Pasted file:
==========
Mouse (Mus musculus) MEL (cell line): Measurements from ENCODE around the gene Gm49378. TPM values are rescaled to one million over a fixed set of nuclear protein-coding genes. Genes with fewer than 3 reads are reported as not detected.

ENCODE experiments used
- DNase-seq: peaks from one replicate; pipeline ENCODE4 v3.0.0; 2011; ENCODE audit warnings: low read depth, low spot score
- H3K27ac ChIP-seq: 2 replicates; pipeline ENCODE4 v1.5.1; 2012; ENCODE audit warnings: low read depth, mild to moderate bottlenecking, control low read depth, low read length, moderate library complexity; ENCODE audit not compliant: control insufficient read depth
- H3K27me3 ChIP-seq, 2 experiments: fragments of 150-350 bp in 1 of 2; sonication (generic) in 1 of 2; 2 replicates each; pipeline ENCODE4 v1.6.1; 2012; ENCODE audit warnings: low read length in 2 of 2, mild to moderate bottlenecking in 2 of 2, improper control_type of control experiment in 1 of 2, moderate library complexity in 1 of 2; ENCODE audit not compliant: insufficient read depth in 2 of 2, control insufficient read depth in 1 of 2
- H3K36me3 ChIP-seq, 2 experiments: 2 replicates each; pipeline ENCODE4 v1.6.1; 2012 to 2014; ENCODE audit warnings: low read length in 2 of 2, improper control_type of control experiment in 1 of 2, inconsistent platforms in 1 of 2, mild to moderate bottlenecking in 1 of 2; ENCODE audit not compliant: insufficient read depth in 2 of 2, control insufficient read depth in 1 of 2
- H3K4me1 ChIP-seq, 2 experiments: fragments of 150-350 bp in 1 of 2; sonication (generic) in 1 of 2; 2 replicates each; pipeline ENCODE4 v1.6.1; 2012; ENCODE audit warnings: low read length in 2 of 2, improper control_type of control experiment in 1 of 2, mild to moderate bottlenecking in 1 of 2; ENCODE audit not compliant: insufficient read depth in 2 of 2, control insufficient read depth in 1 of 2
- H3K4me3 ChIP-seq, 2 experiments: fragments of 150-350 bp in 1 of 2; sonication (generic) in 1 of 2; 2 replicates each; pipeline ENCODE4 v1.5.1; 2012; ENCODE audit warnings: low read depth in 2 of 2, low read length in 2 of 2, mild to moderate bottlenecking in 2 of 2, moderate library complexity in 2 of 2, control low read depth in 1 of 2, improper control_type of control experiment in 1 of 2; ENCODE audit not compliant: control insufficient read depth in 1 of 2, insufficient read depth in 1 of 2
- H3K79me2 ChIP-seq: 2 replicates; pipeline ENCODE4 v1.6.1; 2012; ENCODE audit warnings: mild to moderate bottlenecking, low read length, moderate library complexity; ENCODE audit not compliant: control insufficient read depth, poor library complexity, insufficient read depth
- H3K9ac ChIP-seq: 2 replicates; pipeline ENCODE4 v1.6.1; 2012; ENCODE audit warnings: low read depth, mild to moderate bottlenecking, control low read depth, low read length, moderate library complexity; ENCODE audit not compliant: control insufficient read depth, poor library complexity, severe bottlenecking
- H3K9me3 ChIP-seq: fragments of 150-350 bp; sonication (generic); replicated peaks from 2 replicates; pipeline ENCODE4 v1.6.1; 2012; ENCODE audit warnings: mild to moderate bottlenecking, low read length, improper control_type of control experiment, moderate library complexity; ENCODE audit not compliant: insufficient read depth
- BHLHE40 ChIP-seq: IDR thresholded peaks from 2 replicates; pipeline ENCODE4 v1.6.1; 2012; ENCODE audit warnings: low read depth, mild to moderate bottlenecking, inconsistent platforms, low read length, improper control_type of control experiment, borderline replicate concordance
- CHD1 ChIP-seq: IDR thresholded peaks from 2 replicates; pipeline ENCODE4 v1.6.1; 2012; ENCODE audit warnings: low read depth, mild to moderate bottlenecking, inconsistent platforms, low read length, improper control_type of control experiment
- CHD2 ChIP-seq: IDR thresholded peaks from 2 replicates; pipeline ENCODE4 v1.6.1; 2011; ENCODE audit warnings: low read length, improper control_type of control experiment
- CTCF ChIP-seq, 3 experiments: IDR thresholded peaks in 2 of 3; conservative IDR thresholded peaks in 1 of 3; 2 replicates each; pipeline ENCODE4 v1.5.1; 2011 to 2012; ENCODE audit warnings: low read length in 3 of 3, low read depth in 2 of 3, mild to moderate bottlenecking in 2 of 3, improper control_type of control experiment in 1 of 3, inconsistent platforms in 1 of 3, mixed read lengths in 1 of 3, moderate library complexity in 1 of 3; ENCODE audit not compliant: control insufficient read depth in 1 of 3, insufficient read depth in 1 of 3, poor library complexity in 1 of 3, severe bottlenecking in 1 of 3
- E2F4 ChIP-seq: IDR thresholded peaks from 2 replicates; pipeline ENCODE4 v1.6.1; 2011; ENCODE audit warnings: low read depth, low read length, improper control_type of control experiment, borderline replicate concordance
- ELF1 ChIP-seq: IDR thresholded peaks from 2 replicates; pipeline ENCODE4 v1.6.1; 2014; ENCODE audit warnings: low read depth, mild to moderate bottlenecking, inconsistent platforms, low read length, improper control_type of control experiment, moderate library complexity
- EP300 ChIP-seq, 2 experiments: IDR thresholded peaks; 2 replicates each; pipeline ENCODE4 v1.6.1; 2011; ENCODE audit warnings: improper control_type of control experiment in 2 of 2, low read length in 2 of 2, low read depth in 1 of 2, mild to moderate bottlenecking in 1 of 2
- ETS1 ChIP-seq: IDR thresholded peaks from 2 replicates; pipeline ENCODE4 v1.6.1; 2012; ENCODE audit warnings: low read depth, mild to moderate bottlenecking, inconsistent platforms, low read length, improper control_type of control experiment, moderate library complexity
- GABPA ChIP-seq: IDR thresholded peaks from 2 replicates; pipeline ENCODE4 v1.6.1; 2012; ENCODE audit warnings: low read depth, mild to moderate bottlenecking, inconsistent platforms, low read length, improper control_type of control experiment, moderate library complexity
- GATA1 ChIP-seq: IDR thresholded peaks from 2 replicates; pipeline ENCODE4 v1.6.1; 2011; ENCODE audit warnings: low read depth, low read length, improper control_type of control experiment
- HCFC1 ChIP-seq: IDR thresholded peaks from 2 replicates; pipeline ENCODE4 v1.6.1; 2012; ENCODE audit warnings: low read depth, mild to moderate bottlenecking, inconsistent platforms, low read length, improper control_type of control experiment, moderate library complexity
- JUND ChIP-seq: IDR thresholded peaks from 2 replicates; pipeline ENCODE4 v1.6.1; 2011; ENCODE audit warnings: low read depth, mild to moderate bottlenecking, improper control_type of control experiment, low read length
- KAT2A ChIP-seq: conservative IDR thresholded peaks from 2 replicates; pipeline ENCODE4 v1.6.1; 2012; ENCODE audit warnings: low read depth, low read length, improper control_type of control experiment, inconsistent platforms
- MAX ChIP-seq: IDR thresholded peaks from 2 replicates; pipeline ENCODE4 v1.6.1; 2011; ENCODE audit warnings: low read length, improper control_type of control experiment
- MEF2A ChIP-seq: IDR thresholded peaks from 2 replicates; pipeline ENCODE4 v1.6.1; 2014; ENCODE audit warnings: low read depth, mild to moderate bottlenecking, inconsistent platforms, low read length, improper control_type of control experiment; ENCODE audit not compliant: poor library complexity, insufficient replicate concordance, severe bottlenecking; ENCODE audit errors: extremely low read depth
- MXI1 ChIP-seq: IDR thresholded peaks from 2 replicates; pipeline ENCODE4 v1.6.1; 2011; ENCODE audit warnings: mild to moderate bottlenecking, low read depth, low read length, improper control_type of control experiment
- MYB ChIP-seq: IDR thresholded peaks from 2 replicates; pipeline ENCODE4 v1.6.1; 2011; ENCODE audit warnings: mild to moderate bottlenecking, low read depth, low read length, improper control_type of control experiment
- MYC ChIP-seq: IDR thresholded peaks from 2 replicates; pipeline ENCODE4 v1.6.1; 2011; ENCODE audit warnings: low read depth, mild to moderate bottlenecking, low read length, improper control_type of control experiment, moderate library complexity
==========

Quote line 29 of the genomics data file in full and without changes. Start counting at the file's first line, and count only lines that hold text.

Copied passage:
- MYC ChIP-seq: IDR thresholded peaks from 2 replicates; pipeline ENCODE4 v1.6.1; 2011; ENCODE audit warnings: low read depth, mild to moderate bottlenecking, low read length, improper control_type of control experiment, moderate library complexity